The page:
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What are the differences between the Essential Series and the Signature Series Shears?Updated 6 months ago

You’ve probably heard about our shears but might be wondering, “What are the differences?” The type of metal used, the length of the blades, our tension adjustment systems and cost are just a few of the differences.

Now, let’s get you up to speed so when it comes time to buy new shears you are holding the perfect pair that fits your wants and desires!

The Essential Series. “True to my mission of making ergonomically correct tools for stylists that deliver maximum results with minimum effort, I wanted to offer a line of precision shears that any stylist could afford, regardless of whether they’re just getting out of beauty school or well established. And, I included the true lefty versions because stylists are frustrated with the lack of lefty options and I knew there was a need in the market,” explains Sam.

Signature Series Shears are the original, upper tier line with advanced ergonomic comfort and superior performance. Shears created by a stylist, for stylists. These high-performance precision shears are made with Japanese molybdenum alloy, Rockwell Hardness/60-61. They have convex blades and a polymer lining at the pivot point for an even smooth gliding action. They also have a Leaf Spring Tension System, so the blades evenly distribute cutting action across the length and width of the blade. These shears are sure to be a stylist’s new best friend. Ideal for any stylist interested in a superior shear with all the “bells and whistles”…think Lexus.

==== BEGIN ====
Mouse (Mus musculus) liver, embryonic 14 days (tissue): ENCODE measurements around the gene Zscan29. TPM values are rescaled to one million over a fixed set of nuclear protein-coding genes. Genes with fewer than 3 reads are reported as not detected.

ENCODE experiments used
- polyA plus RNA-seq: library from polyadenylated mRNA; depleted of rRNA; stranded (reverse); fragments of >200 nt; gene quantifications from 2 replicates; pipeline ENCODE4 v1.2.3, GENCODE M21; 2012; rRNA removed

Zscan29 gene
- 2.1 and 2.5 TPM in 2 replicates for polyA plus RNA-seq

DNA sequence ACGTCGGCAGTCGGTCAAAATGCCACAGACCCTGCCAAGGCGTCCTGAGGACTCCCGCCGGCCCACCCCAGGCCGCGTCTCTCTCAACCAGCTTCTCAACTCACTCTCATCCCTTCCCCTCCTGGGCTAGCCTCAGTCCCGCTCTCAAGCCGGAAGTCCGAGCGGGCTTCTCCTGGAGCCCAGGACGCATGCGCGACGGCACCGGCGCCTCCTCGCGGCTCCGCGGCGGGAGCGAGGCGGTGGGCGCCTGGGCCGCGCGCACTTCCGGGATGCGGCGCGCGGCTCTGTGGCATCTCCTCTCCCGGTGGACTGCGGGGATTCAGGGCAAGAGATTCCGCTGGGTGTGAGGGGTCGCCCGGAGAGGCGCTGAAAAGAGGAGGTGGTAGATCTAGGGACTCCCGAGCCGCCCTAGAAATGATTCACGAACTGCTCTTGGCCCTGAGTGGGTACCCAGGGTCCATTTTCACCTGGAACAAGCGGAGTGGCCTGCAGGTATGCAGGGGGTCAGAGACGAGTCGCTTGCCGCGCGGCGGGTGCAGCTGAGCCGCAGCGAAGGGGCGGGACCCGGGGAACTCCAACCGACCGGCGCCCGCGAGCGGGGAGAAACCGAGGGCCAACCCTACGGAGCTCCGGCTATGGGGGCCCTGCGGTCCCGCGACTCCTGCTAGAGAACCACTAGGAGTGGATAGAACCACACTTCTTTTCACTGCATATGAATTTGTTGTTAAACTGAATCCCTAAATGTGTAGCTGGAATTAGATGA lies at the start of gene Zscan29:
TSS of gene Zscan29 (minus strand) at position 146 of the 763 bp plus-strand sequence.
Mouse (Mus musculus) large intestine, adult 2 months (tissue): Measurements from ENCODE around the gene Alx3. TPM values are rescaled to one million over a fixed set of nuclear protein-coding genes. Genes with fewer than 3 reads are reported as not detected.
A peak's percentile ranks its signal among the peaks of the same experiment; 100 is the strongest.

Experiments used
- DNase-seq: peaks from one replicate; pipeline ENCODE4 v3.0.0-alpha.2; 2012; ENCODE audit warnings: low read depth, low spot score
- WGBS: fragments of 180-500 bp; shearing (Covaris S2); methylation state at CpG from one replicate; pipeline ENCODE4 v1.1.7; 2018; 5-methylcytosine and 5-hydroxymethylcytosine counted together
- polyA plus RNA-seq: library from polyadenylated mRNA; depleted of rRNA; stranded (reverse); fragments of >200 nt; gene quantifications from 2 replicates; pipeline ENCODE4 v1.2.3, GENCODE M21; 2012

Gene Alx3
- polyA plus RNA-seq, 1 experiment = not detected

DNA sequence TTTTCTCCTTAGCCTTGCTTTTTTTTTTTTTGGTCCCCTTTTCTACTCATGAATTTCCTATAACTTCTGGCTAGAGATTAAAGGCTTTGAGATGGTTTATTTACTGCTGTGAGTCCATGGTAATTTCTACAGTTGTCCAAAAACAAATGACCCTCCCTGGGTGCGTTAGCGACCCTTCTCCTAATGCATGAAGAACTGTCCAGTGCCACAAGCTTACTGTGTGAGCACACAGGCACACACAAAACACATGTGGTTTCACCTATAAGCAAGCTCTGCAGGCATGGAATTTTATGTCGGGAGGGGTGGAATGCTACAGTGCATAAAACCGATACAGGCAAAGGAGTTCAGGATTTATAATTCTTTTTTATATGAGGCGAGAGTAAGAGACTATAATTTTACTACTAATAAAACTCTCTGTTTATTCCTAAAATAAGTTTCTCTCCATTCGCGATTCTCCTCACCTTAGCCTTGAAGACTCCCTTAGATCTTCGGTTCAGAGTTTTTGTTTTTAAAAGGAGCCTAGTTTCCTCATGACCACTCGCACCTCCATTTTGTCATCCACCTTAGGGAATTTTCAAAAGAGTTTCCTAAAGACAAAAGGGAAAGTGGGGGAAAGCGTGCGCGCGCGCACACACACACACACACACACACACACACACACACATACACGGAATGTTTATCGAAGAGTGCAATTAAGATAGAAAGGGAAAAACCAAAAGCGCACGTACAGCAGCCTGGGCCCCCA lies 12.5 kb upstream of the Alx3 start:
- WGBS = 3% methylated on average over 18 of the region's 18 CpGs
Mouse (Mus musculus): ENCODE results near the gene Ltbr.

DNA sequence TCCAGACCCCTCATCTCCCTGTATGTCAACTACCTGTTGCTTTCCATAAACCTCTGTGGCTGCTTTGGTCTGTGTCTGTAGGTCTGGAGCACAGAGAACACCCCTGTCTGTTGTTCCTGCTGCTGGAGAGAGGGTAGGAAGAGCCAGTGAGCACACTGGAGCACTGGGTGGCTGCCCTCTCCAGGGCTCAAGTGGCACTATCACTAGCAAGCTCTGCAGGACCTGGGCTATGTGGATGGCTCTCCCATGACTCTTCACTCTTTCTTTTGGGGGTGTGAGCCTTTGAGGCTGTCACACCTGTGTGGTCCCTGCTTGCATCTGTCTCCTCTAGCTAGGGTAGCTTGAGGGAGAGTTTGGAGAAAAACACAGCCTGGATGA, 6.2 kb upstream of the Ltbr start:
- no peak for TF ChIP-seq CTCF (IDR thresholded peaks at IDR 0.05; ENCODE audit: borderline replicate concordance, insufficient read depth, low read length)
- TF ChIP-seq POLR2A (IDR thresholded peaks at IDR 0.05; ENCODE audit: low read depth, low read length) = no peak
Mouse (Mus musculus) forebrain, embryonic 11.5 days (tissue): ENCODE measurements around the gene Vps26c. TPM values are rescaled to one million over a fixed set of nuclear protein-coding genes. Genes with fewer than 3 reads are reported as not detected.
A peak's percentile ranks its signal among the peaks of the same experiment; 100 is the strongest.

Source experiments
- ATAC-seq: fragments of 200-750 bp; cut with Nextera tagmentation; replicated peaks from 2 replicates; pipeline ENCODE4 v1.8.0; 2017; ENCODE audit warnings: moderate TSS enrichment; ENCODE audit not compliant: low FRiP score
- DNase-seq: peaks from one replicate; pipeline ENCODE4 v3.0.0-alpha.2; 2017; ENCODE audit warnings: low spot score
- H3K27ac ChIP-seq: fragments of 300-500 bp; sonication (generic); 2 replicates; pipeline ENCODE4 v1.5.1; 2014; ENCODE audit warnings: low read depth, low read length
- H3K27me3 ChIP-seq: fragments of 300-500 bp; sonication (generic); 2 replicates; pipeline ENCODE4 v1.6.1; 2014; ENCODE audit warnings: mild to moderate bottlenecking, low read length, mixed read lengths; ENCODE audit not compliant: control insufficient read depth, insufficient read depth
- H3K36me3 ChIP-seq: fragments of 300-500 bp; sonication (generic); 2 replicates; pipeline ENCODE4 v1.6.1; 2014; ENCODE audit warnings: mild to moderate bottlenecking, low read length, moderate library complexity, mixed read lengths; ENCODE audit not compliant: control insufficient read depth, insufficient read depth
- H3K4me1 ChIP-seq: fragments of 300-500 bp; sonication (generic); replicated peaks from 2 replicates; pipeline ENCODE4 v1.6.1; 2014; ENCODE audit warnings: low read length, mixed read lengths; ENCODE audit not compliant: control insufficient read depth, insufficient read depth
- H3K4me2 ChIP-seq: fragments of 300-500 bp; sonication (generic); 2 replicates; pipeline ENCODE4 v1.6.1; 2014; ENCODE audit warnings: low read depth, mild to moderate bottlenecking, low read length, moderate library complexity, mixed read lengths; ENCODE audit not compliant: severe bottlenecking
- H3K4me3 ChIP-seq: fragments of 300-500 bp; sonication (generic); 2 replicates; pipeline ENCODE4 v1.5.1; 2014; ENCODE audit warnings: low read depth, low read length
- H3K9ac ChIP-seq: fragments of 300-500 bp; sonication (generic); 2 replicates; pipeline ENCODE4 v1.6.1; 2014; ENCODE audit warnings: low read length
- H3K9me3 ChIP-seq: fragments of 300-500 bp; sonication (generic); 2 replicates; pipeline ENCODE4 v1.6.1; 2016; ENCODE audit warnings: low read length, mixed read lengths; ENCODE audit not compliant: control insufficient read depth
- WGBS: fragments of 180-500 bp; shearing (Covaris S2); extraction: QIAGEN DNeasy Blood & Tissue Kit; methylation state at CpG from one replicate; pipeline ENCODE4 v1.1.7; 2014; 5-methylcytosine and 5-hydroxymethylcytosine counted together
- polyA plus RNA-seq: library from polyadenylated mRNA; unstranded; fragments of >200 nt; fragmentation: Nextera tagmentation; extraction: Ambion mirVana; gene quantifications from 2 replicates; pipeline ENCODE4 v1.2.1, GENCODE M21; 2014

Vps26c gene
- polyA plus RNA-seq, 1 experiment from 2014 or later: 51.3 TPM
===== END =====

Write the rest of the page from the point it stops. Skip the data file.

Essential Series Shears are the humble, yet powerful brother of the Signature Series Shears, made with 440C Japanese Stainless Steel, Rockwell Hardness/58-59, they have convex blades and a Click Set Stream Line Tension System with a flat screw, which is ideal for slide cutting. Ideal for any stylist looking for that every day “workhorse” shear…think Toyota.  

It’s not about another pair of shears, it’s about your hands,” Sam says. “If a stylist drops their arm at their side in a neutral position, shakes it, brings it up naturally and holds a pair of my shears, they can feel the ergonomic design. Their elbow will be level, their hands and fingers will be in a neutral position with the shear blades horizontal, and minimal thumb movement is needed to open and close the shear. If the same stylist were also holding opposing grip shears, they would be set a different angle with the blades pointing more upward, and more input would be needed from the elbow, shoulder and thumb to level out and open and close those shears which causes more strain on those body parts.”

There you have it! If you have any further questions, reach out to one of our experts today:

[email protected]


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